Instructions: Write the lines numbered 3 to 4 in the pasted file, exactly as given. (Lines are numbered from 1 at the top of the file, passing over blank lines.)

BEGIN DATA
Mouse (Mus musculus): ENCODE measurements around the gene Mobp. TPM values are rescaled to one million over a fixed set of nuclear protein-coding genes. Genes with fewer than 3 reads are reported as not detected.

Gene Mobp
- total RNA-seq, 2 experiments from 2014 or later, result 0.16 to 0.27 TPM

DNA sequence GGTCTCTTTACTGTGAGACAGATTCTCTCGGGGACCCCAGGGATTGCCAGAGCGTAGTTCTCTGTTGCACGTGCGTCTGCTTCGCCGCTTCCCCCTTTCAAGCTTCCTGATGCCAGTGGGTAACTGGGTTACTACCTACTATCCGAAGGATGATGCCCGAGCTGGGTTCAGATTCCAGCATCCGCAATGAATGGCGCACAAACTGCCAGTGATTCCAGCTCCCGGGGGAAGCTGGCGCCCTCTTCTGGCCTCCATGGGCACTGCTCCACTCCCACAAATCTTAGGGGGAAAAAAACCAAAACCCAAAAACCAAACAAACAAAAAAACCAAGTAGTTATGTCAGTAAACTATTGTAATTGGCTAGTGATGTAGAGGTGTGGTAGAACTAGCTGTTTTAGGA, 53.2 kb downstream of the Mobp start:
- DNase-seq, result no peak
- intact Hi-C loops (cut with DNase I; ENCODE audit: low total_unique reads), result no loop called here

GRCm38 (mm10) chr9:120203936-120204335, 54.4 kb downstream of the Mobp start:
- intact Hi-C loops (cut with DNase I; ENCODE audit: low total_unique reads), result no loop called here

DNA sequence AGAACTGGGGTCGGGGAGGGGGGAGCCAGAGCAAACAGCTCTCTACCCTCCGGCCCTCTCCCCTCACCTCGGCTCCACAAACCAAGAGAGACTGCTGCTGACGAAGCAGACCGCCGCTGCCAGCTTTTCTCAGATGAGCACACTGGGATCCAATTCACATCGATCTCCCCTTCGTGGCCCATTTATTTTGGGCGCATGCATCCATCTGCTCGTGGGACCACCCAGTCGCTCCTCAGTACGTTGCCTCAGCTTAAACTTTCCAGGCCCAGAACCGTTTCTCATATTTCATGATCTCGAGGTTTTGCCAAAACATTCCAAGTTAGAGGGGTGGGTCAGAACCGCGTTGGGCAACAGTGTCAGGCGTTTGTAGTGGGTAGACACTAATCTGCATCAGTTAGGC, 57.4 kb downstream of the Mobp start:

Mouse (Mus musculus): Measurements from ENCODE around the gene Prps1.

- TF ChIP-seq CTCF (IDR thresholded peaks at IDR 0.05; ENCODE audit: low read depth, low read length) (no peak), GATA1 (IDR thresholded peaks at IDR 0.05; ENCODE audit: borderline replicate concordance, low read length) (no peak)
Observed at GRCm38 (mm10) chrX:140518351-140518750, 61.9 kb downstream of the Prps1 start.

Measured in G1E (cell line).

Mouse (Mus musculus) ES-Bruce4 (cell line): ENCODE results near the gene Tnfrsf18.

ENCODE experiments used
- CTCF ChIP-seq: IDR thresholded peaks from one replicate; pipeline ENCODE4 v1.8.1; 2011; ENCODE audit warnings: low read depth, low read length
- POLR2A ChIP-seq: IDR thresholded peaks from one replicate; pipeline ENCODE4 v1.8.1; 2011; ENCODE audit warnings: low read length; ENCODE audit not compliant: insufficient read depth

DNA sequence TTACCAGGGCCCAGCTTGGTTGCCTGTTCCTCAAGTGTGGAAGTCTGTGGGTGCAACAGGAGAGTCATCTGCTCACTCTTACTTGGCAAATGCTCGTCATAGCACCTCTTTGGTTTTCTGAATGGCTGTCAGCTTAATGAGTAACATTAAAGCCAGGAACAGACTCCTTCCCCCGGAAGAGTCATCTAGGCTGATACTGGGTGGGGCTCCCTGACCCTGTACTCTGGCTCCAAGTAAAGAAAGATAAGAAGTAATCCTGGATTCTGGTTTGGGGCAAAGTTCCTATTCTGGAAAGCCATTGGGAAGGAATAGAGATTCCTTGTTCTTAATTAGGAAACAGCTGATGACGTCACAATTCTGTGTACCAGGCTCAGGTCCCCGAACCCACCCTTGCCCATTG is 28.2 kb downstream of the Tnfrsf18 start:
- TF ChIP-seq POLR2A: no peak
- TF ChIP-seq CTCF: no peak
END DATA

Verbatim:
- total RNA-seq, 2 experiments from 2014 or later, result 0.16 to 0.27 TPM

DNA sequence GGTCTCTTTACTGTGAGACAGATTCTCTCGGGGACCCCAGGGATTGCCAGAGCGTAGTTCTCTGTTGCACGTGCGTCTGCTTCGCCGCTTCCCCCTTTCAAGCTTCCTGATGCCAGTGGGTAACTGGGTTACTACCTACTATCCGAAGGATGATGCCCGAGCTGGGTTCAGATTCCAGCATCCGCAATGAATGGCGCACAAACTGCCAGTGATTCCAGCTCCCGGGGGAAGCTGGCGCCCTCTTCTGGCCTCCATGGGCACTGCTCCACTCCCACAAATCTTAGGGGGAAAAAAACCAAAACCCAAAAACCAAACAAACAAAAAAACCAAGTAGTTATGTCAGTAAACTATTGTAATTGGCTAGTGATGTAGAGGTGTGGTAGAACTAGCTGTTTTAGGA, 53.2 kb downstream of the Mobp start: